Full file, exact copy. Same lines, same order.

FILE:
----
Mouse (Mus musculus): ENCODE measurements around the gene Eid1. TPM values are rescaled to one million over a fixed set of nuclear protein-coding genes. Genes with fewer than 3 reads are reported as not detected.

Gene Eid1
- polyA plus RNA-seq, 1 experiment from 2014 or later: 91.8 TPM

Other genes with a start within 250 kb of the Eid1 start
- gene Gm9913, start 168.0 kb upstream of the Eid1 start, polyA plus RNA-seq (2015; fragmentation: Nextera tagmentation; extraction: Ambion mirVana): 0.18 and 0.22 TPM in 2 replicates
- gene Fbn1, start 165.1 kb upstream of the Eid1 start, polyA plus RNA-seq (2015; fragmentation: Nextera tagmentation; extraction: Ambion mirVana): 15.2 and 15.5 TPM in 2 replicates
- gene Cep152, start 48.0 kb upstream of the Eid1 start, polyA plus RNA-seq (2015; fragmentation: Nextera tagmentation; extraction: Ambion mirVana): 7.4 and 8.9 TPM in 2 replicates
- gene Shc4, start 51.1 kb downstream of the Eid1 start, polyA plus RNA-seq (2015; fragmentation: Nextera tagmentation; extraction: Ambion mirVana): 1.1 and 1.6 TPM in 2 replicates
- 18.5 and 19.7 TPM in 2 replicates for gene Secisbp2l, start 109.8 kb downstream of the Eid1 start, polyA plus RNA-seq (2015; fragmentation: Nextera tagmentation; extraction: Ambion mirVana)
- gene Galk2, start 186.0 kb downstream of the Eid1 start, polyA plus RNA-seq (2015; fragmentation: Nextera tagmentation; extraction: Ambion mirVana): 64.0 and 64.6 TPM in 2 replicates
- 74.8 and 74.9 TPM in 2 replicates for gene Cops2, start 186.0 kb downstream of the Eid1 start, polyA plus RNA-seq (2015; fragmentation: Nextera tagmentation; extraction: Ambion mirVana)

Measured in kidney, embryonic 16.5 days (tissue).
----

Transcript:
Mouse (Mus musculus): ENCODE measurements around the gene Eid1. TPM values are rescaled to one million over a fixed set of nuclear protein-coding genes. Genes with fewer than 3 reads are reported as not detected.

Gene Eid1
- polyA plus RNA-seq, 1 experiment from 2014 or later: 91.8 TPM

Other genes with a start within 250 kb of the Eid1 start
- gene Gm9913, start 168.0 kb upstream of the Eid1 start, polyA plus RNA-seq (2015; fragmentation: Nextera tagmentation; extraction: Ambion mirVana): 0.18 and 0.22 TPM in 2 replicates
- gene Fbn1, start 165.1 kb upstream of the Eid1 start, polyA plus RNA-seq (2015; fragmentation: Nextera tagmentation; extraction: Ambion mirVana): 15.2 and 15.5 TPM in 2 replicates
- gene Cep152, start 48.0 kb upstream of the Eid1 start, polyA plus RNA-seq (2015; fragmentation: Nextera tagmentation; extraction: Ambion mirVana): 7.4 and 8.9 TPM in 2 replicates
- gene Shc4, start 51.1 kb downstream of the Eid1 start, polyA plus RNA-seq (2015; fragmentation: Nextera tagmentation; extraction: Ambion mirVana): 1.1 and 1.6 TPM in 2 replicates
- 18.5 and 19.7 TPM in 2 replicates for gene Secisbp2l, start 109.8 kb downstream of the Eid1 start, polyA plus RNA-seq (2015; fragmentation: Nextera tagmentation; extraction: Ambion mirVana)
- gene Galk2, start 186.0 kb downstream of the Eid1 start, polyA plus RNA-seq (2015; fragmentation: Nextera tagmentation; extraction: Ambion mirVana): 64.0 and 64.6 TPM in 2 replicates
- 74.8 and 74.9 TPM in 2 replicates for gene Cops2, start 186.0 kb downstream of the Eid1 start, polyA plus RNA-seq (2015; fragmentation: Nextera tagmentation; extraction: Ambion mirVana)

Measured in kidney, embryonic 16.5 days (tissue).